The Waterkeeper Alliance is a nonprofit network of grassroots leaders working to patrol and protect the world’s waterways. It unites more than 300 Waterkeeper groups protecting more than 2.5 million square miles of rivers, lakes and coastal waterways on six continents. (A mission that’s right up Tom and Mark’s alley.)
The Trash Fishing crew has continued to grow, gaining Facebook followers and participants with each event. For 2019, the team had set a goal to collect a pound of trash for every dollar in their $2,000 budget. By the end of the year, they’d far exceeded that goal, gathering more than 3,500 pounds of trash, with $600 still in the bank.
In December, they held a chili cook-off and raised $5,000, which will go toward renting boat slips where Tom and Charlie can keep their respective Whalers. “We’re really excited to keep the boats on the water,” Tom says. “That will allow us to go out fishing on weeknights, or whenever, and take out anyone who wants to go.”
They’ve reached out to local celebrities to spread the word, and they hosted an information table at a recent event held by local Boston Whaler dealership Colony Marine, where they chatted with lots of enthusiastic fellow boaters.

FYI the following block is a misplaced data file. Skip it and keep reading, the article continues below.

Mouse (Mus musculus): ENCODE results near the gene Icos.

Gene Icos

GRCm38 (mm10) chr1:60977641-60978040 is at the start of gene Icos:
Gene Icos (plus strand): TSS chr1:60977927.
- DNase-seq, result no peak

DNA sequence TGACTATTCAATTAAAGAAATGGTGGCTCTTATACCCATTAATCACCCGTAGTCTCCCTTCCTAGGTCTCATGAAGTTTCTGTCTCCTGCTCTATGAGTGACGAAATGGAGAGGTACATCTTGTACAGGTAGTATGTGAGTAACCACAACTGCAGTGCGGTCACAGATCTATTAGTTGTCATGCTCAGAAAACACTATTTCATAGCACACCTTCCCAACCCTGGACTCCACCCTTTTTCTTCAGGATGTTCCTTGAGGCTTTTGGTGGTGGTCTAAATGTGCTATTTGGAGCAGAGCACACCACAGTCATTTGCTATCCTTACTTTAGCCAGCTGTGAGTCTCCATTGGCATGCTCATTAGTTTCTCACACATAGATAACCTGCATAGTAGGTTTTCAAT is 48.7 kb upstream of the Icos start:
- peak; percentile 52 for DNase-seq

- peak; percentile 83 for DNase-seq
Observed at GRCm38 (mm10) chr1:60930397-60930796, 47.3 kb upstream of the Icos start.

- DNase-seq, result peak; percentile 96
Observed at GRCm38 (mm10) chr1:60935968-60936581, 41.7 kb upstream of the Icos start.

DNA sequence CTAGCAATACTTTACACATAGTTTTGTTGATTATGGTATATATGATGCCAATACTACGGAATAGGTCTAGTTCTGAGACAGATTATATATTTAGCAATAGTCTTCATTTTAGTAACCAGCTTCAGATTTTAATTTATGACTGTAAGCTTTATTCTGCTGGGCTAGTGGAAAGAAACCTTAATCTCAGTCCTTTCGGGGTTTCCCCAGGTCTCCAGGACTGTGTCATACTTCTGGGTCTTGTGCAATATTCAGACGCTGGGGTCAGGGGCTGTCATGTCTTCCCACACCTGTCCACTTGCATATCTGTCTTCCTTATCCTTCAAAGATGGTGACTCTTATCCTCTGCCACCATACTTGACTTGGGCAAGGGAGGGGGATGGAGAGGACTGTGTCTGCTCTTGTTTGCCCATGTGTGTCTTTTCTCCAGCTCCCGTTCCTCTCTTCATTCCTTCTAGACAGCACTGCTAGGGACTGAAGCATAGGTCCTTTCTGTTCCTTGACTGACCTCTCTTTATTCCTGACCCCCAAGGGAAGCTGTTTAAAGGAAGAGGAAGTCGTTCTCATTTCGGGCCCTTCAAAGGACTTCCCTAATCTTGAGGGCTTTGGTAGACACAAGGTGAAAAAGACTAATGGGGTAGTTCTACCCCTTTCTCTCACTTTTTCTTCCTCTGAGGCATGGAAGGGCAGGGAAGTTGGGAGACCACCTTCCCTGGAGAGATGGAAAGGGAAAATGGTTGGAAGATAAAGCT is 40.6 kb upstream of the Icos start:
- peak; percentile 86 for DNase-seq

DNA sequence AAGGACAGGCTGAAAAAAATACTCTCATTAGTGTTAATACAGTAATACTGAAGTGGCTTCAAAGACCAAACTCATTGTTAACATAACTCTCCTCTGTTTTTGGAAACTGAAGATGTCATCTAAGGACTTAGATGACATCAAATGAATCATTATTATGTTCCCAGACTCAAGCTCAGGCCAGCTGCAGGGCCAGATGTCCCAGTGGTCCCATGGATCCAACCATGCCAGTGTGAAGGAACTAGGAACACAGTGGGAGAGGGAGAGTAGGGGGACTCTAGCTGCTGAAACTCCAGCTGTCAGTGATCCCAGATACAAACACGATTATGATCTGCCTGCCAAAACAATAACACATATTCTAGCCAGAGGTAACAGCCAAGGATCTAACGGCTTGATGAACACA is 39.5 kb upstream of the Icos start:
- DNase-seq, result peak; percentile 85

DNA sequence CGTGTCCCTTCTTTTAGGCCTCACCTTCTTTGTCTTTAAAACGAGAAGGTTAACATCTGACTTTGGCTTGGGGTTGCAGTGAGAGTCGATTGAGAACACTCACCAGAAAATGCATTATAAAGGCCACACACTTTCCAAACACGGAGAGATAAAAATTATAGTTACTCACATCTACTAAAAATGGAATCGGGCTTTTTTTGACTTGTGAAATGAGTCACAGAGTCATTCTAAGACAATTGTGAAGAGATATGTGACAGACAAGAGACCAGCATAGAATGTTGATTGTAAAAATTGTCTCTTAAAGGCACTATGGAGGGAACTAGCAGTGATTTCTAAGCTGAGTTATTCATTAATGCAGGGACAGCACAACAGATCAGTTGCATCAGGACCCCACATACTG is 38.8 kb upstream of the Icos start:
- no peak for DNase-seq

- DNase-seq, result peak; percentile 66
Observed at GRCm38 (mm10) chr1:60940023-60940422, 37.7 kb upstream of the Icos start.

“I hope we can get more Whaler owners to participate,” Tom says. “It’s a great way for parents to get their kids involved in boating and a great way for kids to get their parents involved in helping the environment.”
One benefit of today’s socially connected world is that you don’t need to be near Detroit to get involved. Trash Fishing hosts contests online via its Facebook page and invites boaters everywhere to post their biggest hauls and craziest finds. “It’s a fun way to get a virtual pat on the back from our community,” Tom says
Looking forward, he hopes to expand the positive impact as more and more boaters jump on the trash-fishing bandwagon and chase goals of their own. He offers words of reassurance for anyone reluctant to get onboard with garbage: “We usually wear gloves, and people use nets and shovels and rakes so it doesn’t get too gross,” he says. “But the funny thing is, the trash has been in the water… So for trash, it tends to be pretty clean.”
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Calling all Whaler community members: Visit TrashFishing.com for tips from Tom, Mark and the crew on organizing your own clean-up efforts. Then head to their Facebook page to share comments and photos of your own trash fishing haul! Visit Facebook.com/TrashFishing.
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